The self-mortification, as with denials of any Russian complicity, is deafening. If Trump weren’t such an horrendous liar, with idiotic campaign distortions compounded 1500 times since January (per Wash Post), the sane majority wouldn’t conclude, “this is the crudest hustle of all, with zero evidence or context. Who brags about his own high sanity AND matchless intelligence but cornered, twisted hustlers?” How many thrice-convicted criminals don’t forever declare unjustified victim hood, indicted by nasty enemies out to get them?

The beginning of the end?

Are we there yet, the invisible point of no return when enough millions anticipate not if, but when the Trump train wreck irreparably derails? Did we just fly past some telling boundary when Trump, despite months of instability, lying and idiocy, feels obliged to declare himself the sanest, smartest, obviously most misunderstood genius in history? When does this shredded house of cards fall to pieces?

Certainly, the most outrageous, laughable aspect continues: Trump persists as his own worst enemy, reinforcing the old line that, when shoulder-deep in a mud hole, best to stop digging. Have we reached that critical threshold when tens of millions conclude, “We’ve heard enough. Why cares how this loser got elected. How do we end the nightmare by defanging, if not dumping Trump?” One thing for sure: never in our history has bad character, confirmed with mind-numbing frequency, so informed a disastrous destiny. Are there no political thresholds beyond which even “stable geniuses” fear to go, inviting even more credibility-busting ridicule?

Nothing moves us towards resolution like Trump’s unshakeable character flaws, whether as crass worshiper of money or befuddled, desperate president. That direction, towards a failed regime that makes Dubya’s look good, is accelerated by ever more outrageous outbursts from the center ring of the chaotic Trump circus. The shock and awe are getting so great, maybe, just maybe a critical mass can advance reform of the antiquated Electoral College. Measured even by its anti-democratic, 18th C origins — for elite electors to filter out grossly unqualified dangers to the state and populace — the EC has now failed twice in one generation: denying two demonstrably more qualified, popular vote winners.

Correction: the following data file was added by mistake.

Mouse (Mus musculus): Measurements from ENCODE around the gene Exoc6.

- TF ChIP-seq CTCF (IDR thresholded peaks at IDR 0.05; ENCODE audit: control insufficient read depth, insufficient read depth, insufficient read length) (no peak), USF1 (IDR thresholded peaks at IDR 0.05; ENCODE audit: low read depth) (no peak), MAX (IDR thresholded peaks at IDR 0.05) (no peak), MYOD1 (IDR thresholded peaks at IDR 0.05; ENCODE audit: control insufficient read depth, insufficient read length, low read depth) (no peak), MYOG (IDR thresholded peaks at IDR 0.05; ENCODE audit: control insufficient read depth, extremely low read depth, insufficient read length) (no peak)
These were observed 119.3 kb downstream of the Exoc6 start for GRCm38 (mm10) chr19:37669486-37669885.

When do enough Republicans under growing re-election pressure feel truly “terrified,”as Steve Bannon describes Ivanka’s dread what telling financial malfeasance Mueller will expose? Will the GOP stand by a figure so self-destructive he threatens the leaders’ status and the party’s future? And now Bannon the insider, the erratic Trump fan, opines his ex-boss has “lost it” and won’t last four years. Curiously, we’re now forced to believe noxious White House staffers — like Bannon, hardly dumb, uninformed or visibly crazy— over a bungling, incredibly compromised, narcissistic president. Bannon remains a menacing, reactionary knave who wants to replaces one swamp with a worse, white nationalistic one. The president keeps playing the fool who invites removal with madcap assaults on reality, like what genius and stability mean, all the while exposing his own addled, unreconstructed turmoil.


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For over a decade, Robert S. Becker's independent, rebel-rousing essays on politics and culture analyze overall trends, history, implications, messaging and frameworks. He has been published widely, aside from Nation of Change and RSN, with extensive credits from OpEdNews (as senior editor), Alternet, Salon, Truthdig, Smirking Chimp, Dandelion Salad, Beyond Chron, and the SF Chronicle. Educated at Rutgers College, N.J. (B.A. English) and U.C. Berkeley (Ph.D. English), Becker left university teaching (Northwestern, then U. Chicago) for business, founding SOTA Industries, a top American high end audio company he ran from '80 to '92. From '92-02, he was an anti-gravel mining activist while doing marketing, business and writing consulting. Since then, he seeks out insight, even wit in the shadows, without ideology or righteousness across the current mayhem of American politics.